Written by: Lance Carmichael, CC2K Staff Writer
(And the best defense is a good offense.)
One of the great privileges of following contemporary film or literature is watching a relatively young artist –whose early, apprentice work shows the fissile promise of a raw talent who could go all the way– gather their resources about them, wind up, and get the chance to make their grand statement to eternity. To use all the tools at their disgustingly god-given disposal to try and cram the entire world within their magnum opus. The overarching, impossibly ambitious monuments to themselves they create can flat out ruin the artist when their impossible project fails: the nothing is more embarrassing than when the eyes of the pretentious are bigger than their talents. For all we know, Michael Cimino was swallowed up by a black hole after Heaven's Gate bombed to everyone but his studio's executives delight. Dennis Hopper wouldn't revive his career for twenty years after The Last Movie , and needed to play cinema's sickest, most unforgettable sadist in Blue Velvet to reannounce his presence.
Or the artist can end up making a statement so completely singular and specific to himself that it's ultimately nonsensical to the audience. Try thumbing through Thomas Pynchon's Gravity's Rainbow — which everybody accuses of brilliance but inwardly suspects of illegibility — and see how much all the hours you pour into that reward you. The great balancing act within a work of art is making it so totally unique unto yourself that no one else could have possibly made it, yet be universal enough that other people can understand it.
But then there's the very rare, very lucky instance when the artist, working at the prime of his life and the height of his arrogance, manages to pull it off. The audience is rewarded with all its expectations fulfilled –and many things they couldn't possibly have expected besides. A book like David Foster Wallace's Infinite Jest or a film like Paul Thomas Anderson's Magnolia –made for all the right reasons by towering talents young and new enough to possess seemingly unlimited potential, and in total command of their medium –are packed so densely with virtuosic technique and humor and sincerity that the people who "get" them can keep going back to the well over and over again and come up with something new and beautiful every time.
For me, Olivier Assayas's Demonlover is one such experience. Assayas had made a decent career before this in France , making fourteen movies in twenty years for the apparently quite-sizable French art movie set and doing it quite well. But he went for it all in Demonlover, and he just about gets it. Heady themes abound in the movie: globalization, postindustrialization, alienation, corporatization, digitization, assimilation — and many other big words ending in -ation,” all of them large enough for three or four of their own movies. And it's a major sexual turn-on in all sorts of disturbing ways.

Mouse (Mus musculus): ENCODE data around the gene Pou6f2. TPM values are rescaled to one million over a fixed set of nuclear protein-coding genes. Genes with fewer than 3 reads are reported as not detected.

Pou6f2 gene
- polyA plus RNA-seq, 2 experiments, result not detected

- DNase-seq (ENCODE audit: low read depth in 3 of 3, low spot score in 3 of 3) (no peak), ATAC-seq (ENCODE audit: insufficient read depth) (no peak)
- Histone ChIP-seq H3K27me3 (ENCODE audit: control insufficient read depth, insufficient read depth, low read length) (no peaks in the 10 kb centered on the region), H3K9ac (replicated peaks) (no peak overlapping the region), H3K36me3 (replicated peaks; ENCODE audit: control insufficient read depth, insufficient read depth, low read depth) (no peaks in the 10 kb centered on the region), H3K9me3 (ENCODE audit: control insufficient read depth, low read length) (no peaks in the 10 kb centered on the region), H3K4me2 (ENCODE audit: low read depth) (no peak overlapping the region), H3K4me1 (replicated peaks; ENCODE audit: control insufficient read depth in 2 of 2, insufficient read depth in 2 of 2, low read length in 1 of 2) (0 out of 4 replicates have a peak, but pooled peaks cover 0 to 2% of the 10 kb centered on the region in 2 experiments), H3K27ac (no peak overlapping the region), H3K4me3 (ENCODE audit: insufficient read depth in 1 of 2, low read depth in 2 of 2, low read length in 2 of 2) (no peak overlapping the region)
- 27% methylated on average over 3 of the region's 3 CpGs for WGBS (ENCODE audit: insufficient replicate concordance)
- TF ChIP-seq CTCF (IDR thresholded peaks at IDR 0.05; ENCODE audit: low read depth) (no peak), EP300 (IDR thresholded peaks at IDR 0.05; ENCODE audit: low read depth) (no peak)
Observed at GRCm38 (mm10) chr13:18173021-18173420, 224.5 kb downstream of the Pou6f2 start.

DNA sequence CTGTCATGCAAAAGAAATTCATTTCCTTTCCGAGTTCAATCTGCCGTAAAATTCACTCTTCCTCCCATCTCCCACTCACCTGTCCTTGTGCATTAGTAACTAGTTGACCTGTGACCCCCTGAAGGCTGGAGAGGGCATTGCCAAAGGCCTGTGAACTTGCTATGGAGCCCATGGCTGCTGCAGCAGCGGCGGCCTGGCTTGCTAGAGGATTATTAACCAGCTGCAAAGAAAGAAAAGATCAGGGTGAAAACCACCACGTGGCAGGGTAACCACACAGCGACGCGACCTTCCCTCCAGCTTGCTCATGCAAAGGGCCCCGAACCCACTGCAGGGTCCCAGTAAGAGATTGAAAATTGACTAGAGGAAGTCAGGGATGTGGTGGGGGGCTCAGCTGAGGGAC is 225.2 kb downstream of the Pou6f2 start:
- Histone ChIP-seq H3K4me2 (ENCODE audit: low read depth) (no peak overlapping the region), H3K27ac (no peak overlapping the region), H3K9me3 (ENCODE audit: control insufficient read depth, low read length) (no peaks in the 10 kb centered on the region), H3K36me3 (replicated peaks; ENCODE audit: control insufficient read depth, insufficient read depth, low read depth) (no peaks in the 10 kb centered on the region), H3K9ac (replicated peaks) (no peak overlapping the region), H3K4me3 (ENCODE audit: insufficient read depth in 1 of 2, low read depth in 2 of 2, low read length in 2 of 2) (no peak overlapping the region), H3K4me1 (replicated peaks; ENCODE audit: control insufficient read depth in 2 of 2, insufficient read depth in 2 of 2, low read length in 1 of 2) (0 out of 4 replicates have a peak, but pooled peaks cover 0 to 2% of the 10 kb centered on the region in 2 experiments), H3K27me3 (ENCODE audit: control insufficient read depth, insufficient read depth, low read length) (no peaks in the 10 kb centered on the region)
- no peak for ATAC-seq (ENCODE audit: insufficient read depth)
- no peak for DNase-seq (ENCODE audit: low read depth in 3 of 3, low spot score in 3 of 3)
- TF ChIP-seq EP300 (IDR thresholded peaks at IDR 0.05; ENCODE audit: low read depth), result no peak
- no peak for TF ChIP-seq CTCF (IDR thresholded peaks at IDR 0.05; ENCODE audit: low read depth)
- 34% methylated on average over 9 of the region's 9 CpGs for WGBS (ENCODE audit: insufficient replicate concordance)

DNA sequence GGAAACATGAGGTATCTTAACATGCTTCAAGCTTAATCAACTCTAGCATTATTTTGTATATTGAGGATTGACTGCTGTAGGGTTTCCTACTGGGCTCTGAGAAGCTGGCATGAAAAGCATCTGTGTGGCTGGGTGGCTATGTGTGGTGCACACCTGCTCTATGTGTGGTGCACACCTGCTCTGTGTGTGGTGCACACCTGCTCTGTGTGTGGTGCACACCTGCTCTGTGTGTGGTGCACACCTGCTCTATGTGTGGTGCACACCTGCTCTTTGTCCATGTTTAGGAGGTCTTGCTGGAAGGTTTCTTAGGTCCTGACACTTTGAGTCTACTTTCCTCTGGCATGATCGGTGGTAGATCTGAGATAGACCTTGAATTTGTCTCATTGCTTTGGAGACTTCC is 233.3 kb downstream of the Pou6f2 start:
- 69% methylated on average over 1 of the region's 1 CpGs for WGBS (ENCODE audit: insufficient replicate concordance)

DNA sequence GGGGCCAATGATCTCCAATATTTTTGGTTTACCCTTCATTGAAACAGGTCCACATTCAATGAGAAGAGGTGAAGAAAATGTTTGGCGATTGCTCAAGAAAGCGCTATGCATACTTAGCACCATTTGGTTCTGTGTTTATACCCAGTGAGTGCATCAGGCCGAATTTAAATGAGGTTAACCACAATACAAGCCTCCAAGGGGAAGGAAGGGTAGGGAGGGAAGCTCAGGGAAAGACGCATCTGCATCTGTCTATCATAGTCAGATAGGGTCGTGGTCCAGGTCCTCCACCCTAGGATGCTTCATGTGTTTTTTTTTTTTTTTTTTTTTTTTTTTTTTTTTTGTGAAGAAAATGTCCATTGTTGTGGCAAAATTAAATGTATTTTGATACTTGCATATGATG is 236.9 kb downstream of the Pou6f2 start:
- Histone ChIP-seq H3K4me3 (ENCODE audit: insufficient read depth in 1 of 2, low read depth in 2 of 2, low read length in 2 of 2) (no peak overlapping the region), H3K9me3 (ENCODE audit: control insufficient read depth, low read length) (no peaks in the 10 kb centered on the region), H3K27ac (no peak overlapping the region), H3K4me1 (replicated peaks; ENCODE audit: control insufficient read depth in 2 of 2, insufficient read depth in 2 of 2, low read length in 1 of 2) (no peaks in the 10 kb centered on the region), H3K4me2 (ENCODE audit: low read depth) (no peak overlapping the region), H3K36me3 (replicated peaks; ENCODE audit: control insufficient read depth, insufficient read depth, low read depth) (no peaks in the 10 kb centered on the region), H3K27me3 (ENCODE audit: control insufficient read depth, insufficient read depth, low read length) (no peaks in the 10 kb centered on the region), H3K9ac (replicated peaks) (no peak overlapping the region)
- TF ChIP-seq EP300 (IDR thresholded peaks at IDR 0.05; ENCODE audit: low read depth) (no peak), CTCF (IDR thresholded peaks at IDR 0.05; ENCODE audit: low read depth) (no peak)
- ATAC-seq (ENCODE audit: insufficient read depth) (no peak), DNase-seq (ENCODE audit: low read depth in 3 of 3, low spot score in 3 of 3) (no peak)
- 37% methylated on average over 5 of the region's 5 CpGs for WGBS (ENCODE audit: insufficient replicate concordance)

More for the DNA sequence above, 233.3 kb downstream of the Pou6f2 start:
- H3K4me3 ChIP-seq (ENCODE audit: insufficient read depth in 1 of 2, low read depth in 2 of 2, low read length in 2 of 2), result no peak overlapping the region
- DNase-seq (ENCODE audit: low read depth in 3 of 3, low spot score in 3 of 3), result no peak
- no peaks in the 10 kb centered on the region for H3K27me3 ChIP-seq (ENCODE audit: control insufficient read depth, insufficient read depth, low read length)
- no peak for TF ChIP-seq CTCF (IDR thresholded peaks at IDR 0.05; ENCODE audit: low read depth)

Like other great overarching artworks, it tries to marry all these big themes into the aesthetic DNA of the movie itself. The sexy, Euro-trashy characters in Demonlover are so corrupted and coopted by the corporate system that they've become mere ciphers; drones carrying out its brutal logic. There's not much warm humanism here, and right away people accustomed to Hollywood cinematic protagonists dripping with very American traits centering around a nexus of Protestant, democratic, Horatio Alger-y self-determination hit against a wall that can make embracing the movie difficult. French intellectuals of late have become notorious for drawing humans as nothing more than products of complex social and economic nets that draw the tightly constrained boundaries in which people can express more familiar, touchy-feely, Enlightenment concepts like freedom and choice. Not a new intellectual tradition — you can trace it quite easily back to at least Karl Marx, and if you're smarter than me probably a lot further — and definitely not one just particular to France. But under names like Deconstructionism, Structuralism, Post-structuralism, etc., this has, for the last thirty years or so, been the dominant paradigm of thought in American academia after its wildly successful importation from the French (who were pretty glad to get rid of it, by most accounts). Luckily, you don't need to be familiar with this sort of esoteric literature to "get"Demonlover ; let's just suffice it to say that Assayas — an intellectual himself (he began his career in film as a critic at the very uptown Cahiers du Cinema ) — is probably very conscious of working in this tradition, and if the apparent selfishness and coldness of these characters ticks your American heart off (which it very well might, assuming you're a regular moviegoer and not an English grad student), cut them a little slack for being at the mercy of a social net tightly constraining the limits of thought and choice.
So if the characters — so at the mercy of the system they exist within — don't drive the movie, what does? The plot?